For more information, please click here.

Undergraduate Career Panel

April 28, 2008

Panelists:
Michael Schmitz, Romulus Global Issues Management
Tom McDougall, On Sale Promos
Rafi Menachem, Grassroots Business Fund
For more information about this event please click here.

"Diasporas and Post-Conflict Societies: Conflict Entrepreneurs, Competing Interests, or Contributors to Stability and Development?"

April 21, 2008

Co-sponsored with the GW Diaspora Research Program

Analyses of the role of diasporas in security and conflict have concentrated on their support for insurgencies and their contribution to political instability. Their role as potential contributors to stability and development is under-researched. Following a review of what diasporas are and what motivates their interests vis-à-vis the homeland, this paper reviewed diasporas' potential constructive contributions to post-conflict peace and development. These included remittances (both economic and in-kind), human capital, political influence, and philanthropy. The role of diasporas in war-torn societies may be essential to peace and reconstruction owing to the short time horizons of international community support and the particularly salient needs to jump start economic and political systems. The paper concluded with implications for both post-conflict homeland governments and the international community. Given the range of contributions that diasporas can make, both positive and negative, post-conflict homeland governments and the international community ignore diasporas at their peril.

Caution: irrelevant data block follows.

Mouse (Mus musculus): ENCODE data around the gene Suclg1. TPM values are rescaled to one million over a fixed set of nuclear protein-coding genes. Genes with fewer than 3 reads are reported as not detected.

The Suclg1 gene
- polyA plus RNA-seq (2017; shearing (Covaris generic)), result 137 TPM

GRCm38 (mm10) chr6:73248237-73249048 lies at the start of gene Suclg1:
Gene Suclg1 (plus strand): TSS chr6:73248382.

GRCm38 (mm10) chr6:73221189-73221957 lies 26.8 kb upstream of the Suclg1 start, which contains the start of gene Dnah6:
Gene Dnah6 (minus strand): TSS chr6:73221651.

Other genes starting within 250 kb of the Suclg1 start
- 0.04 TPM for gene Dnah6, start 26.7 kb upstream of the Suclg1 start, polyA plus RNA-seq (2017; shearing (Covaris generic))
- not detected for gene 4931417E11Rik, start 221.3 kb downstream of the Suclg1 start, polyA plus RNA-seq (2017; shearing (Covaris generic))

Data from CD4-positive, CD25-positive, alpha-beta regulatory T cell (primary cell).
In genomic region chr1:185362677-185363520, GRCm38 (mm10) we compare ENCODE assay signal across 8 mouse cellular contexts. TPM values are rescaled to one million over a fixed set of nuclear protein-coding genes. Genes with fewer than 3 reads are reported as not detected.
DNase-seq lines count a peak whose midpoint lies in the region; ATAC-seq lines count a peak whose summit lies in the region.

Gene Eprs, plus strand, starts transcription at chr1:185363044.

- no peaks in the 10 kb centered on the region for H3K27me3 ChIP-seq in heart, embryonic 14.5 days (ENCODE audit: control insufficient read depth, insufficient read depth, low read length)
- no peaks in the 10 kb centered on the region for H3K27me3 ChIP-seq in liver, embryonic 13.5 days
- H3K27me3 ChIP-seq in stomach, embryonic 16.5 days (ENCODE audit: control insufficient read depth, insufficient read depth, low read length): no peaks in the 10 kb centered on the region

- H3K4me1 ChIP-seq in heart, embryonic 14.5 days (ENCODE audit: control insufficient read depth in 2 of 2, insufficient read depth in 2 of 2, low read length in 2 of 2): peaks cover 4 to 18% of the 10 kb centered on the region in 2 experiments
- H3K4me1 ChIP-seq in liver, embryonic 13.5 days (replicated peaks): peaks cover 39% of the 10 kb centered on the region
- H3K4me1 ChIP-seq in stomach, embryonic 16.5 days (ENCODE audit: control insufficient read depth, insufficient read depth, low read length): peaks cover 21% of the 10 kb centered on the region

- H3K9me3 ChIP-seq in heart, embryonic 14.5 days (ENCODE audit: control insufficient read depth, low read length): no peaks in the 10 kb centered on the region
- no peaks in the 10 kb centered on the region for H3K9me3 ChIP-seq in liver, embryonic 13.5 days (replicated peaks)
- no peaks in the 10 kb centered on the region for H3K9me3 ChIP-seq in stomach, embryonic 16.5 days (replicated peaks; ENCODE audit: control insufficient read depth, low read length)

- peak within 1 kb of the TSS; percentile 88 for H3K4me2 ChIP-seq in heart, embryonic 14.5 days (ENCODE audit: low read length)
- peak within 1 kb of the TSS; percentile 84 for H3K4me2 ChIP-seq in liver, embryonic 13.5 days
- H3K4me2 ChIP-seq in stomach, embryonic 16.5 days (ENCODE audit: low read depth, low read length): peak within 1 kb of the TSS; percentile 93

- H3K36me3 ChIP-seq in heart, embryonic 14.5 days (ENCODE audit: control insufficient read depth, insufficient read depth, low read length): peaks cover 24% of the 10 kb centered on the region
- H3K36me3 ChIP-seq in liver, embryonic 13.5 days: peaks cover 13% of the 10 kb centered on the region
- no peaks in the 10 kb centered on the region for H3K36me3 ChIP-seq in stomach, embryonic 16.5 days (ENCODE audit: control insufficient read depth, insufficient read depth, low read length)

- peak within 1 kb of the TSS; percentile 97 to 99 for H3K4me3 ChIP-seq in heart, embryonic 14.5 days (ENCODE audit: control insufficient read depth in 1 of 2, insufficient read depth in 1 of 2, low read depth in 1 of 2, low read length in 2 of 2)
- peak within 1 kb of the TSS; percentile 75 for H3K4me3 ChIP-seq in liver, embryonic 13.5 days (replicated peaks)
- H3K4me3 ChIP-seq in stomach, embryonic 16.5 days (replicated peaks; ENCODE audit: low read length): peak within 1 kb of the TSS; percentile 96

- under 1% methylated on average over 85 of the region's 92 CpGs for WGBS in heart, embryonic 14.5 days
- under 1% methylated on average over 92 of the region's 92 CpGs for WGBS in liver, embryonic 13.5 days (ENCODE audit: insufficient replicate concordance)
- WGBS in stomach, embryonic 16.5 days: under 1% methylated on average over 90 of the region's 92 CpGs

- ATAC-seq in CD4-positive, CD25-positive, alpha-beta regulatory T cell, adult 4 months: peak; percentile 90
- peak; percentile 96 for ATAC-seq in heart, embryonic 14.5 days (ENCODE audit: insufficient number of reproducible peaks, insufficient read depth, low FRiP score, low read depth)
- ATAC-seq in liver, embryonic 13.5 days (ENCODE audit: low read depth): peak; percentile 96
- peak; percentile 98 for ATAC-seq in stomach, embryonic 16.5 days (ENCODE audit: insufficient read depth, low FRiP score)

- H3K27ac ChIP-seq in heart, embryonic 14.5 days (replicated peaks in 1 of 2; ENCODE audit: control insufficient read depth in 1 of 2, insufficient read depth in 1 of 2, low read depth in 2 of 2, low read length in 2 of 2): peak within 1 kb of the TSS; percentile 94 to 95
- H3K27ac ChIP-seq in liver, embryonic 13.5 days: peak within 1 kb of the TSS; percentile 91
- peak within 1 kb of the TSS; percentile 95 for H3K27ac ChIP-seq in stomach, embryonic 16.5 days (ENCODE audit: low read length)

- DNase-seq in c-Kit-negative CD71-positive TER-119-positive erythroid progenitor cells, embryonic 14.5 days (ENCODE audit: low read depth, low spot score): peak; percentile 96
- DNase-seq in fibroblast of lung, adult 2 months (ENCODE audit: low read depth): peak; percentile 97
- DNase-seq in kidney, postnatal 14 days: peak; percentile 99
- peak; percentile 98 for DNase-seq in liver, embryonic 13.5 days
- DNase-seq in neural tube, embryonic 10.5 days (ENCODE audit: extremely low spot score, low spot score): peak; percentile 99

"Bridging Two Worlds: Incubating Transnational New Ventures"

April 18, 2008

Co-sponsored with the GW Diaspora Research Program

Abstract: What start-up challenges do transnational entrepreneurs experience? How can business incubators help them overcome the obstacles to securing financial, human, and social capital that they face? Drawing on multi-method fieldwork conducted in October 2007, we presented the case study of IntEnt, a Dutch incubator providing services exclusively to transnational entrepreneurs. Employing Eisenhardt's case-based theory development approach (1989), we leveraged case findings to develop theoretical propositions regarding the incubation of transnational ventures. We identified key differences between domestic and transnational incubation, particularly in terms of the incubator's purpose, stakeholder set, assessment metrics, and services. Implications for theory and future research were discussed.

"Using Business Cases in the Business Language Classroom"